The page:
Friday, 3 December 2010

Wikileaks' Crimes


Julian Assange of Wikileaks, and Bradley Manning, an American soldier who’s been accused of a leaky conscience and is currently in prison in Virginia, are being ruthlessly persecuted by a Coalition of the Desperately Willing more impressive than the one that invaded Iraq. Assange is also being accused of rape. Many governments seem to be giving unprecedented attention to the felony of rape. I can’t recall another suspect being pursued with such spectacular ferocity and sweating foreheads. Can you? 
Whether Assange had indeed raped another human being is not for me to speculate. Most people have given their verdict one way or the other anyway. However, he has indeed forcibly screwed a very self-righteous system, damaging its verbose facade on all sorts of inviolable principles: Human rights, government integrity, political openness, accountability, and freedom of information and expression. He has flashed light at a dark corner, exposing hypocrisy without consent. I can understand why those unveiled feel assaulted naked - feeling on the receiving end of a molestation for a change. Furthermore, if the charge against him is fabricated, like many cynical people conjecture, then Mr. Assange should in addition be guilty of having indirectly defiled the pretence of the rule of law and respect for justice. Unforgivable, really, therefore: Crucify him! Crucify him!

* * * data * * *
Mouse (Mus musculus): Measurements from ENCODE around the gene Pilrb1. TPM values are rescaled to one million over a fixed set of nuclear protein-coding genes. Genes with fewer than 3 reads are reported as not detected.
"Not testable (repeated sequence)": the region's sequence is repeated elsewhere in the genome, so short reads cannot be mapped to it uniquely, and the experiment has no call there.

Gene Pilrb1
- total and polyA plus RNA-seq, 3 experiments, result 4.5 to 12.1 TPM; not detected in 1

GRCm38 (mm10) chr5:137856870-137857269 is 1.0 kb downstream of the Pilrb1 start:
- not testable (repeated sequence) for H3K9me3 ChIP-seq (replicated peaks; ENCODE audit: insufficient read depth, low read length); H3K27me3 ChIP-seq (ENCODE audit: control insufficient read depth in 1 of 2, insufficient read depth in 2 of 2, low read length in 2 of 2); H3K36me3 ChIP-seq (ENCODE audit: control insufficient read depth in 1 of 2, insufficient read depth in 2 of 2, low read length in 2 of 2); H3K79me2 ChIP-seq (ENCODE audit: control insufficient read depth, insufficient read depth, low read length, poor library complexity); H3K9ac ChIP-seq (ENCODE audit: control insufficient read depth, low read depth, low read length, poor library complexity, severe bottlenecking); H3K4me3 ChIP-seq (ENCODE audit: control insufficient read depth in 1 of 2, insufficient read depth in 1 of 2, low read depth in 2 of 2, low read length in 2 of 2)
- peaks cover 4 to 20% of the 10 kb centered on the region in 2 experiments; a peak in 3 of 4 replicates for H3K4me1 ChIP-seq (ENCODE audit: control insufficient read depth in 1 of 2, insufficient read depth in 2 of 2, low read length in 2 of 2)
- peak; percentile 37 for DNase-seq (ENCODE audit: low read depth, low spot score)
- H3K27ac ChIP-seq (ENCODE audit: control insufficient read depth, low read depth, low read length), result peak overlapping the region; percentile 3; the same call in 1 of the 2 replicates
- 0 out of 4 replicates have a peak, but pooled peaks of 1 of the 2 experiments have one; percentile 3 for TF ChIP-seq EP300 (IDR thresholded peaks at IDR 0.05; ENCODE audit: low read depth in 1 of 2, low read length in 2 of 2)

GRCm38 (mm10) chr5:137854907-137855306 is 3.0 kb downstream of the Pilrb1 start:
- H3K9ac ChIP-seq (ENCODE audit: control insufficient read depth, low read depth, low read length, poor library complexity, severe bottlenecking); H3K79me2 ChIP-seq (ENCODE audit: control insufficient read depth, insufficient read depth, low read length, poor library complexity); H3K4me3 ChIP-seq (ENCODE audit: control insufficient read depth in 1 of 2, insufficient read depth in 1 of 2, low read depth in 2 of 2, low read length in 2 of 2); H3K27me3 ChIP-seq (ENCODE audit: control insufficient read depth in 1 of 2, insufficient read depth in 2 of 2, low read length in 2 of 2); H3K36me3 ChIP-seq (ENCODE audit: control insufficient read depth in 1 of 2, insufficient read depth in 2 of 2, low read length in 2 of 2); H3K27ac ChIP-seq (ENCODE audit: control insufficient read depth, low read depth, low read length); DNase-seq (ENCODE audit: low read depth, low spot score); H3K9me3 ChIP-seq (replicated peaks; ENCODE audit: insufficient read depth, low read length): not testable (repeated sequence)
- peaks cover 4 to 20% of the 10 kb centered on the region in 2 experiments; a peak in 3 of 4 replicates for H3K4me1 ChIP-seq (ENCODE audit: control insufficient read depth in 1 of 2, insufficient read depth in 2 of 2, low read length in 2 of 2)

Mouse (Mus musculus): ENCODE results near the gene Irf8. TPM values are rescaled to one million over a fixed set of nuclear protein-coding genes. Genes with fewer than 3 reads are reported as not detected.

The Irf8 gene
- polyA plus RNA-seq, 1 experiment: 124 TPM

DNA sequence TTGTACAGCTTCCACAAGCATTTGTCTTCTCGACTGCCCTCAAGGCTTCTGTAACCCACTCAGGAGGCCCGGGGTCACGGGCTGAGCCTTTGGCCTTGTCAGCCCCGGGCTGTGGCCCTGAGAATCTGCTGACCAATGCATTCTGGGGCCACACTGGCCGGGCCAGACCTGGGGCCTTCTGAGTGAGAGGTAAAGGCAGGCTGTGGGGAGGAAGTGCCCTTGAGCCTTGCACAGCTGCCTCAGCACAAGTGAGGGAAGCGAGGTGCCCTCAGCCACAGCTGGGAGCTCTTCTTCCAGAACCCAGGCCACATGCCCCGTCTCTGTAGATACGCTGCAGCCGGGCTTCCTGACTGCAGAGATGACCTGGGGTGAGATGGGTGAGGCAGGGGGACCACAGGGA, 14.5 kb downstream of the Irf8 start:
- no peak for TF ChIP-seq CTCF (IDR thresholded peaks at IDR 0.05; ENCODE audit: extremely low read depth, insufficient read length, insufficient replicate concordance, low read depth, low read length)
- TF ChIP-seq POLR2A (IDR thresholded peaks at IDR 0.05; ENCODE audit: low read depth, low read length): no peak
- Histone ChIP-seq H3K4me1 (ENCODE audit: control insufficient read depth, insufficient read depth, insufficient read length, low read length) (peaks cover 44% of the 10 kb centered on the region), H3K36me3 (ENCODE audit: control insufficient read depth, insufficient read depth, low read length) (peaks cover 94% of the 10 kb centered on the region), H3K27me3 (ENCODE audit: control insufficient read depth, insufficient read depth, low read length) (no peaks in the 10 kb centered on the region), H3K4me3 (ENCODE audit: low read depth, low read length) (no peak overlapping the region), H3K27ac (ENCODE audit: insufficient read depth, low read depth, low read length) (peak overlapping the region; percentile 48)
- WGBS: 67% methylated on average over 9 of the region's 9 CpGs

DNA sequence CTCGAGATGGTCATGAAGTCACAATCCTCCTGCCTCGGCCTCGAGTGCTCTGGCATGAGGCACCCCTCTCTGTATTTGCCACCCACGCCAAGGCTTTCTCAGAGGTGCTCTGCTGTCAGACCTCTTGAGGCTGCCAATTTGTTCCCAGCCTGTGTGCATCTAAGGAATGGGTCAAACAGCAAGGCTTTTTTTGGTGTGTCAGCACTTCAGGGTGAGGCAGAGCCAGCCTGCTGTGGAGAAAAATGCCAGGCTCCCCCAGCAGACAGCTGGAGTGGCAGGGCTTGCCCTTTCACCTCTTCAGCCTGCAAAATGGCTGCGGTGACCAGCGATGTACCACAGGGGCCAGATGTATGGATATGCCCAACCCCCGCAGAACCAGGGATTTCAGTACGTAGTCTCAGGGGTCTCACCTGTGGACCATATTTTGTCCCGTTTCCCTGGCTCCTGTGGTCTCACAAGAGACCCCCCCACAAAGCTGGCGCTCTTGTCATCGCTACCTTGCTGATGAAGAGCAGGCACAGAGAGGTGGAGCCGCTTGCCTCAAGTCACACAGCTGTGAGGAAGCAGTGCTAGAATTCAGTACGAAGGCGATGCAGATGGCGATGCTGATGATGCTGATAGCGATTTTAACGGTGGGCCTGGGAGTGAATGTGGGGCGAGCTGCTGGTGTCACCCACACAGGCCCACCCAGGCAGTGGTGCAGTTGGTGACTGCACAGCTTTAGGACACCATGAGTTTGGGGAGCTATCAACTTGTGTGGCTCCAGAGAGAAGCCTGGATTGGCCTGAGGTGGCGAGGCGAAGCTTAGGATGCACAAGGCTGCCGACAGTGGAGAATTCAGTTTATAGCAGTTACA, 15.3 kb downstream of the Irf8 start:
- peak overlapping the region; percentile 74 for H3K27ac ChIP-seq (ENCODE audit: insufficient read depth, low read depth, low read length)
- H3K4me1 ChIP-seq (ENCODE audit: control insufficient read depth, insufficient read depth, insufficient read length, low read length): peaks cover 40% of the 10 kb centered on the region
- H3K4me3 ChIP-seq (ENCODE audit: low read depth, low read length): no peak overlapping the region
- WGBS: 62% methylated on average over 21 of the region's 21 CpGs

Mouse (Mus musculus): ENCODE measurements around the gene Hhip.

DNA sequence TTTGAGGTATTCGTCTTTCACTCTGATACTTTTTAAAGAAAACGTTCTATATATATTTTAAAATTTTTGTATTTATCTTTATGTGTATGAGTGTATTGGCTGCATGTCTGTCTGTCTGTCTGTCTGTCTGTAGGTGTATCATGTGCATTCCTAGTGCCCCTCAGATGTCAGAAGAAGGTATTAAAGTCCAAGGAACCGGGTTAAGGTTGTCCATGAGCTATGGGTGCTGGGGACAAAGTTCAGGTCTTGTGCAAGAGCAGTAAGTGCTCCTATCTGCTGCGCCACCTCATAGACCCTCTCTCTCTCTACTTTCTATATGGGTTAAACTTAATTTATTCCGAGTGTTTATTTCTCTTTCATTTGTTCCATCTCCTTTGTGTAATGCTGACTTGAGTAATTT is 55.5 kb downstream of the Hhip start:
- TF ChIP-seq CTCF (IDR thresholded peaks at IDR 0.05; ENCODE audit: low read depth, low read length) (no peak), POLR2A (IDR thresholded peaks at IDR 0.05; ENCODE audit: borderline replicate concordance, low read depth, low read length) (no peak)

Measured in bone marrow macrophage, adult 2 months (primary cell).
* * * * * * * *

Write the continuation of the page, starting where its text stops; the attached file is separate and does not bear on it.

I have never met a rapist; but if I were a movie director casting for one, Julian Assange has very little chance. I might pick him for an assassin, a hacker, or math professor with a turbulent home life, but rapist . . . ? Ah, I might pick him for a Nobel laureate though. Why not? In comparison with Al Gore, uh, Dalai Lama, uh,  Obama and, uh, uh, Liu Xiao Bo . . . I’d find it much easier to compose Mr. Assange’s nomination. Before downloading a Peace Prize application, however, we need to make sure he stays alive. On that, all we can do is pray and plead: “We ask the United States to respect the freedom of information and other miscellaneous nobel principles that they hold sacred, and stop using their national might to persecute a single individual (weighing, what, 170 lbs.?) for putting some of these principles into action. Finally, Mr. Assange and Manning have the prayer of the international community, mumble jumble. God bless. Mumble jumble.”

2 comments:

Leela Panikar said...

As always some are more equal than others when it comes to freedom to report.

nick said...

This was a wonderful blog.I liked it.